Internet VAT enforced
A new law forcing non-EU firms to collect value-added tax (VAT) on goods sold over the Internet to customers in the 15-nation bloc came into force on Tuesday, officials said. The law has sparked complaints from some companies outside the EU, although those inside the bloc which have been charging VAT up to now have complained that competitors abroad had an advantage. European Commission officials said the change was likely to affect US Internet firms such as service provider AOL and online auctioneer e-Bay. One official said rival firms such as service provider Freeserve had complained that they were suffering because US firms were not obliged to collect VAT.
UN approves standards
The UN's food standards body approved guidelines Tuesday for assessing the safety of food derived from biotechnology, including the use of product tracing as a tool of risk management, an official said. The UN Codex Alimentarius Commission is currently meeting in Rome -- a session that comes at a delicate time when the US and the EU are bickering over genetically modified organisms, or GMOs. The three documents approved Tuesday deal with standards for risk assessment of biotech food and with methods to raise public awareness over the issue, said Jorgen Schlundt, the director of the food safety department at the UN World Health Organization. The Codex is a joint commission of the health agency and the UN Food and Agriculture Organization.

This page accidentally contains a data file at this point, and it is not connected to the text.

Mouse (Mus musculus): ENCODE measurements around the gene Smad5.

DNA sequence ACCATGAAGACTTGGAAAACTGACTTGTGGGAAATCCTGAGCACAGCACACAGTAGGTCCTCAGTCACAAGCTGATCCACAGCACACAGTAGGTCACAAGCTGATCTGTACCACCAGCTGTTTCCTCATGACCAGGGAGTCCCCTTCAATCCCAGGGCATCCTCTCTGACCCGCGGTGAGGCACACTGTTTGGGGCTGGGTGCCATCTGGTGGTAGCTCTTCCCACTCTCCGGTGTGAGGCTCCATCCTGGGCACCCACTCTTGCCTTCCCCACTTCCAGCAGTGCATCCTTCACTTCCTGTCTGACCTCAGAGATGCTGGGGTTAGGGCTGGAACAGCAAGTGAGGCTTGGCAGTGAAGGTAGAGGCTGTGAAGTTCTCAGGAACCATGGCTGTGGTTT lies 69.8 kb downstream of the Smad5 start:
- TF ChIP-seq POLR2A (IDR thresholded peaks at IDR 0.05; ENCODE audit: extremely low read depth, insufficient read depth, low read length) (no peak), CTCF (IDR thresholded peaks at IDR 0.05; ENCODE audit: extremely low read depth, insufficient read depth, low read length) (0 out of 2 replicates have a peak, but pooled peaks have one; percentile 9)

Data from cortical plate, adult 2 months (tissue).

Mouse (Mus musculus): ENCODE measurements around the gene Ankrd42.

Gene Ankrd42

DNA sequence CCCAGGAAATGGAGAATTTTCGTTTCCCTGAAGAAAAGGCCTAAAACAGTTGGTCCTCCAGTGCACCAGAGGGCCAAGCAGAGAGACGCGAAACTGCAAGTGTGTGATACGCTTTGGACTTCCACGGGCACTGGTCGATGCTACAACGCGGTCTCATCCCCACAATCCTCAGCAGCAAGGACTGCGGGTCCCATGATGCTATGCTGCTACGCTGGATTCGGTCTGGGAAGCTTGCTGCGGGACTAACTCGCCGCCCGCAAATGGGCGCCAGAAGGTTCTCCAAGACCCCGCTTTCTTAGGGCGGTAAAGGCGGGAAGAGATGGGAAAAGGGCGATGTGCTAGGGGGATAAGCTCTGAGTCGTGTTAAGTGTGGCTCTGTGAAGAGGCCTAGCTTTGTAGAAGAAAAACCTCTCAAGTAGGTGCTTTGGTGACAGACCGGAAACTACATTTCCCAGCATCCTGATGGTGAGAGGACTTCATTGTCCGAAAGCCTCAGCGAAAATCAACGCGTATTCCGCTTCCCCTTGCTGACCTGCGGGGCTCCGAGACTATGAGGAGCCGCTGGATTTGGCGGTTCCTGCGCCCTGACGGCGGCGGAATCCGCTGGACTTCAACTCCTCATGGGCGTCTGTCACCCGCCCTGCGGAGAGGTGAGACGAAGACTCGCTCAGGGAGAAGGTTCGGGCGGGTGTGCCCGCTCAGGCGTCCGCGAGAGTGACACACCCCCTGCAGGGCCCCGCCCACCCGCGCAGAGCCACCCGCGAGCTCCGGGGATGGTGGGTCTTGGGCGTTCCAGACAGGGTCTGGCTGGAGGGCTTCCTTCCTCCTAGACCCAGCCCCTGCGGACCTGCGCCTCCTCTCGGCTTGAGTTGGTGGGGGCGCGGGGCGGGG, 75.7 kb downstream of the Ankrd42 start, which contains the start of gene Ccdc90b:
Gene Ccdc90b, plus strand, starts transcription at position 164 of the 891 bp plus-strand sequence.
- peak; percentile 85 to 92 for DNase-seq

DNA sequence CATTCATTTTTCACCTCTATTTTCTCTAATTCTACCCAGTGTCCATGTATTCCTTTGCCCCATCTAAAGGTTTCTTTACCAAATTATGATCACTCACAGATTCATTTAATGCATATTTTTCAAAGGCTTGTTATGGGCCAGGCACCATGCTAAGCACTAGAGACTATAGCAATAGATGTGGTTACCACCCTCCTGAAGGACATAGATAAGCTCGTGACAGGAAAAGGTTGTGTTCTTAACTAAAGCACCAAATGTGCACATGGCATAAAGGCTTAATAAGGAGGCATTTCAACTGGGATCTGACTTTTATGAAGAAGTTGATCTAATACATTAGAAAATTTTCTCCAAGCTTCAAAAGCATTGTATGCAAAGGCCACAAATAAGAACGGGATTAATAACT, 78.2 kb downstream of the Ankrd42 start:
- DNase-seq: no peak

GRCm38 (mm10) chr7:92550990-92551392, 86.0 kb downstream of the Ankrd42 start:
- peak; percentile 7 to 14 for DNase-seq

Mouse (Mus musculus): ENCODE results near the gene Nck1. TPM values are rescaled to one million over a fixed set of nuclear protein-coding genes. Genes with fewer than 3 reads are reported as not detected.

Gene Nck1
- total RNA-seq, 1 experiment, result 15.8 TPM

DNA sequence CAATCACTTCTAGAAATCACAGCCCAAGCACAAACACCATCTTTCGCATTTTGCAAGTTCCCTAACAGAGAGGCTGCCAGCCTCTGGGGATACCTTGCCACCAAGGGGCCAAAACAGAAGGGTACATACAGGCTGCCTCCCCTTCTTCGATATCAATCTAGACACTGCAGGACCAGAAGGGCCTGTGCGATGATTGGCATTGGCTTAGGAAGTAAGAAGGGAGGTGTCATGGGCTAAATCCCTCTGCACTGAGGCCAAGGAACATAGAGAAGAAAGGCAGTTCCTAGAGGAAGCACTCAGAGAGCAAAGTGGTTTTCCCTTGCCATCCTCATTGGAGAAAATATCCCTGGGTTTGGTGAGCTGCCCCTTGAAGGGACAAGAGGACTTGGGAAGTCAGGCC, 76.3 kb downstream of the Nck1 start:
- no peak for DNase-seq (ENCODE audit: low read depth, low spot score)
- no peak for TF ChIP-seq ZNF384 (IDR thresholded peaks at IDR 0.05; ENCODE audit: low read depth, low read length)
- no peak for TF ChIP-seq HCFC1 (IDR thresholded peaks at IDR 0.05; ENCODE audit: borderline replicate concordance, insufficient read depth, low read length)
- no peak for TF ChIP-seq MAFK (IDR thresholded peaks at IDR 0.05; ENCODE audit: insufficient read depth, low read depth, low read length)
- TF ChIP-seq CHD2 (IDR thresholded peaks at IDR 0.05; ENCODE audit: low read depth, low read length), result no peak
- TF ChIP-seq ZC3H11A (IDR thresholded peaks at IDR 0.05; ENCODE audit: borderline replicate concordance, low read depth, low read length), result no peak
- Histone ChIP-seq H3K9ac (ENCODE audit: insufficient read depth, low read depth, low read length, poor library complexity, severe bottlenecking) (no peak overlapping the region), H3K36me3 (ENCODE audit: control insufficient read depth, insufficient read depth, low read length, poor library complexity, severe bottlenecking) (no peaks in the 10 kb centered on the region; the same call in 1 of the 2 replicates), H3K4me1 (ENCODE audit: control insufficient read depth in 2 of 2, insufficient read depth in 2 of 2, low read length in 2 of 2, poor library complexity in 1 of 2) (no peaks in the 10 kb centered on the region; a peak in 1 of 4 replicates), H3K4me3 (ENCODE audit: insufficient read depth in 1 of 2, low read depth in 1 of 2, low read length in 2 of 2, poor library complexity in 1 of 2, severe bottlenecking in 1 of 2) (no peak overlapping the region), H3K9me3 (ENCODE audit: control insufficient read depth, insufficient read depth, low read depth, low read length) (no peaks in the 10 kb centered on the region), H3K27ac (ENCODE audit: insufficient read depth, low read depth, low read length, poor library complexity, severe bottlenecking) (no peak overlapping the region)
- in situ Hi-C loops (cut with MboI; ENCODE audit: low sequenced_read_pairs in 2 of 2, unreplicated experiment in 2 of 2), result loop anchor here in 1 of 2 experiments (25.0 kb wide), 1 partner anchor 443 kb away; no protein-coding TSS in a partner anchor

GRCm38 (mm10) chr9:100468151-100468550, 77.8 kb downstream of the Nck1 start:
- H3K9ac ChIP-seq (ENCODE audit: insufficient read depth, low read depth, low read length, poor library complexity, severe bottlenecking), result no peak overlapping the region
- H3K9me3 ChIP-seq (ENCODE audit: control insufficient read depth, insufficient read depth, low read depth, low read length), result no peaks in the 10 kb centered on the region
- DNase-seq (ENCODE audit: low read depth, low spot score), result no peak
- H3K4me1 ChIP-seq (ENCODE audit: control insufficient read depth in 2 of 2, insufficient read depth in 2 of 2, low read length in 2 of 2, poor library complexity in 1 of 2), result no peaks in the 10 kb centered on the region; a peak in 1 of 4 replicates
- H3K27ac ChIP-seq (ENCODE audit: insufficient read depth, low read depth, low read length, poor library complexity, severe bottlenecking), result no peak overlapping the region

US expands duty-free list
The US on Tuesday expanded the range of products that more than 140 developing countries can import duty-free, said the Office of the US Trade Representative. US President George W. Bush signed a proclamation that renews Generalized System of Preferences (GSP) benefits for imports worth about US$900 million, including for some requested by Argentina, the Philippines and Turkey, it said. It granted US$96 million worth of additional GSP benefits to Argentina, US$30 million worth to the Philippines and US$130 million worth to Turkey. Bush also redesig-nated products or provided waivers on certain goods from Bangladesh, Brazil, India, Morocco, Thailand an Uruguay, said US Trade Representative Robert Zoellick. Last year, imports worth US$17.5 billion entered the US duty-free under the GSP program.
Numbers are picking up
Passenger numbers in the Asia-Pacific region are picking up faster than expected on airlines clobbered by the SARS outbreak, flagging global economy and the war in Iraq, a grouping of carriers reported yesterday. The Association of Asia-Pacific Airlines, representing 17 carriers including Singapore Airlines, said travel bookings have improved and more people are flying. Flights in the region plunged 44.8 percent in April and by 50 percent in May. A key to recovery is the World Health Organization's lifting of travel advisories for more destinations in Asia. Cathay Pacific said recently it would restore 170 weekly flights this month and resume a full schedule by the end of September. Japan Airlines has also said it will restore normal services on some routes to China and other regional destinations. Sin is restoring eight weekly flights to Fukuoka and Nagoya in Japan, Madrid and Auckland.